The togetherness of play

By | 2017-08-17T20:58:39+00:00 December 15th, 2016|For creators, For parents, For teachers|0 Comments

In this post, I will argue that not only is play often fundamentally social, but also an essential component in creating connections between people and cultivating meaningful relationships and strong communities.

While play can indeed be a wonderful act of solitude, there is also something deeply fascinating about the social aspect of play. Play is immensely powerful when it creates deep connections between people, even strangers. We have probably all experienced this, and we know the feeling of barriers suddenly falling away. This particular power of play (to establish social bonds) is, however, sharply contrasted by the prevalent trend to evaluate everything based on the measurable outcome on an individual level:

What do *I* get out of this?

We are obsessed with this question, and tend to forget or ignore the things that might bring us closer together. Play can remind us that we always need to find the right balance between “me” and “us,” between the individual and the community. Play only works if we’re simultaneously aware of the needs of ourself and the other. It’s a dance, back and forth, looking into yourself and reaching out into the world.

children playing by jiaqiw (12Y Canada)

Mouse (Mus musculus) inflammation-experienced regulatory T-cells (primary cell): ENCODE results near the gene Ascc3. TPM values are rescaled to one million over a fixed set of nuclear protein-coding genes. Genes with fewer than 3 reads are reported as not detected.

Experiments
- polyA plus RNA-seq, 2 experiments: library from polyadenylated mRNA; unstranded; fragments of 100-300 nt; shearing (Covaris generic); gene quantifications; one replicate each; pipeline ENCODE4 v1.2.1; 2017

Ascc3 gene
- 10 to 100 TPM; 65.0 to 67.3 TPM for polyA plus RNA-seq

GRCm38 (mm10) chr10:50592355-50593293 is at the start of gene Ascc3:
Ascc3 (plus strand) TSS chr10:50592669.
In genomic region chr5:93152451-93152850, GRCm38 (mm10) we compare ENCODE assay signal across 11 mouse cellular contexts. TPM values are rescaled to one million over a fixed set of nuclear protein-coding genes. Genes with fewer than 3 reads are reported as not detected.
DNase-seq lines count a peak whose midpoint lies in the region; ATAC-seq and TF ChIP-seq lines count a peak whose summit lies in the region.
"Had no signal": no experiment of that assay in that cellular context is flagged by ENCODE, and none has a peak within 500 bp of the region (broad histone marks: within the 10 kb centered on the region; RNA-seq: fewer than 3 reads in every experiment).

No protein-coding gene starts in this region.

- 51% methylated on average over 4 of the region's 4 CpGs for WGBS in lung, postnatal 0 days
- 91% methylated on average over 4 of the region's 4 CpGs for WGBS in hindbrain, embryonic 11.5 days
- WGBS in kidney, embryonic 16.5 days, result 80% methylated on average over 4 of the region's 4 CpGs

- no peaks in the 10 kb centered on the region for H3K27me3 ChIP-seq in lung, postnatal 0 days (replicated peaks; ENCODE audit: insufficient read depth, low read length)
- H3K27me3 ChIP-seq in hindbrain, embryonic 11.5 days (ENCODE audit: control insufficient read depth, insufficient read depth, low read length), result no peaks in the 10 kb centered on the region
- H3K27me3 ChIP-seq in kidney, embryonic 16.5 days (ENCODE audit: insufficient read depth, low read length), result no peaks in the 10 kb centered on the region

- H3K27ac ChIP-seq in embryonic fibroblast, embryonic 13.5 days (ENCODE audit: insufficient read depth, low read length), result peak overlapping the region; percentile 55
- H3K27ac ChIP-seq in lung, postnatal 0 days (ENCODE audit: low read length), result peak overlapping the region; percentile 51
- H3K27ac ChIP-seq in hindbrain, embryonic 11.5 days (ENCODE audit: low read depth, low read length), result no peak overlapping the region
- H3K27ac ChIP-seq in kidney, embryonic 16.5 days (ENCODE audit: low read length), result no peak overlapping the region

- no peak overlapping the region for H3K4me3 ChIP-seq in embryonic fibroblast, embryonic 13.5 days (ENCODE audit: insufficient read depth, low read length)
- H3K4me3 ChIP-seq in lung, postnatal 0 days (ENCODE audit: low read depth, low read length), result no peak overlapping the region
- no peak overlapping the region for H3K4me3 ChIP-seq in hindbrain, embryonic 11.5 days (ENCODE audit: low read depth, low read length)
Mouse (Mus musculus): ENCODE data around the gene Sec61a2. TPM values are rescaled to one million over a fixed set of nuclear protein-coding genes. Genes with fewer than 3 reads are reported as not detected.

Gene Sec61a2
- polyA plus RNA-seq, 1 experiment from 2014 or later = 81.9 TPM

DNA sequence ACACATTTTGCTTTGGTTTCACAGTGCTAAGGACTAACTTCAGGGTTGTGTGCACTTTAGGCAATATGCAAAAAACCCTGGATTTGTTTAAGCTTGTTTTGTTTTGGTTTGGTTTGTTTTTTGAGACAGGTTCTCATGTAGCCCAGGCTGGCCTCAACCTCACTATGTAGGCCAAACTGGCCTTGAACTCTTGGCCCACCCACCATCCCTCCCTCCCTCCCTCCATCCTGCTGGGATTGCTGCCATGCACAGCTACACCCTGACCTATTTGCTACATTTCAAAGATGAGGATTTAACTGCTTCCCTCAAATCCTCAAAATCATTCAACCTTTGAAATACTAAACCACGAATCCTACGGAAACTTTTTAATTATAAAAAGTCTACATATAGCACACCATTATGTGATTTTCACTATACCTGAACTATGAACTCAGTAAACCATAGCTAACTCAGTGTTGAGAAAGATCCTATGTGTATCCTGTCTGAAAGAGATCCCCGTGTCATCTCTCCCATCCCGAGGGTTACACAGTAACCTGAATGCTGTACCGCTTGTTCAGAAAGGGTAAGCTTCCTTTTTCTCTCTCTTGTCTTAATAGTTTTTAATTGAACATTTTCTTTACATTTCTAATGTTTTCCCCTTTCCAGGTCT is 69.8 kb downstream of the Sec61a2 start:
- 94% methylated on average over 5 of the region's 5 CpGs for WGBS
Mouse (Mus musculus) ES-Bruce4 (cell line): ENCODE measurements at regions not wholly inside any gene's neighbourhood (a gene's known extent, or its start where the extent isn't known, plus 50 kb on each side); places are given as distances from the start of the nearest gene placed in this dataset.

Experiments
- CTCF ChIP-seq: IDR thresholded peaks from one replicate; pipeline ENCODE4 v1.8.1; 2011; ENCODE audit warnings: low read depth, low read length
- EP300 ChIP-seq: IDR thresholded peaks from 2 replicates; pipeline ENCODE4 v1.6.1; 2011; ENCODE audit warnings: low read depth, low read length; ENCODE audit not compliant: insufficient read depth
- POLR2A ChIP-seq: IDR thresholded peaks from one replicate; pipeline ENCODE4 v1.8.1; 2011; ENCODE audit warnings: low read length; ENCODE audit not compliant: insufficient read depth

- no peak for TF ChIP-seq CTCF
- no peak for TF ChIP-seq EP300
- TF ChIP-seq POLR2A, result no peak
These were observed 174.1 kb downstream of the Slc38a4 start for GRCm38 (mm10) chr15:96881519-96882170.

children playing by jiaqiw (12Y Canada)

Because of this dynamic, play is inherently democratic by nature. When I say “democratic,” I don’t mean that you vote every four years, or that more or less qualified people get to make all the decisions. Rather, everyone needs to play a part to shape the way we play together. For play to sustain the “continuation desire” described by Stuart Brown, for us to wish to keep playing, play can’t be dictatorial.

When we play, we share the responsibility, and we need to be present in the moment, right here, right now. You are open to the world, aware, listening, anticipating, embracing what the other person brings. This is rarely more visible than in the eyes of people playing with each other. The way they shine, the pure joy, this is as close to magic as it gets.

In this sense, play becomes a demonstration of empathy, an exploration of being together in ways that respect us all. Play is a lesson in humanity, a gentle reminder of all the things we have in common across age groups, nationalities, religions, socio-cultural backgrounds and other differences that usually keep us apart.

Play is arguably the single most important path to creating deep, lasting bonds between strangers. If you want to bring people together, to cultivate an inclusive atmosphere, begin by nurturing a playful culture. This is no less true in the workplace, where we usually tend to consider play frivolous or even a threat to productivity and managerial control. While play may inspire you to embark on a path where you risk taking detours and don’t know the exact destination, it will also bring to closer to your colleagues along the way. You will smile and laugh together, and in turn you will dare to be more curious, more creative, more courageous, you will trust each other, stand up for your ideas and, in short, be better, feel better.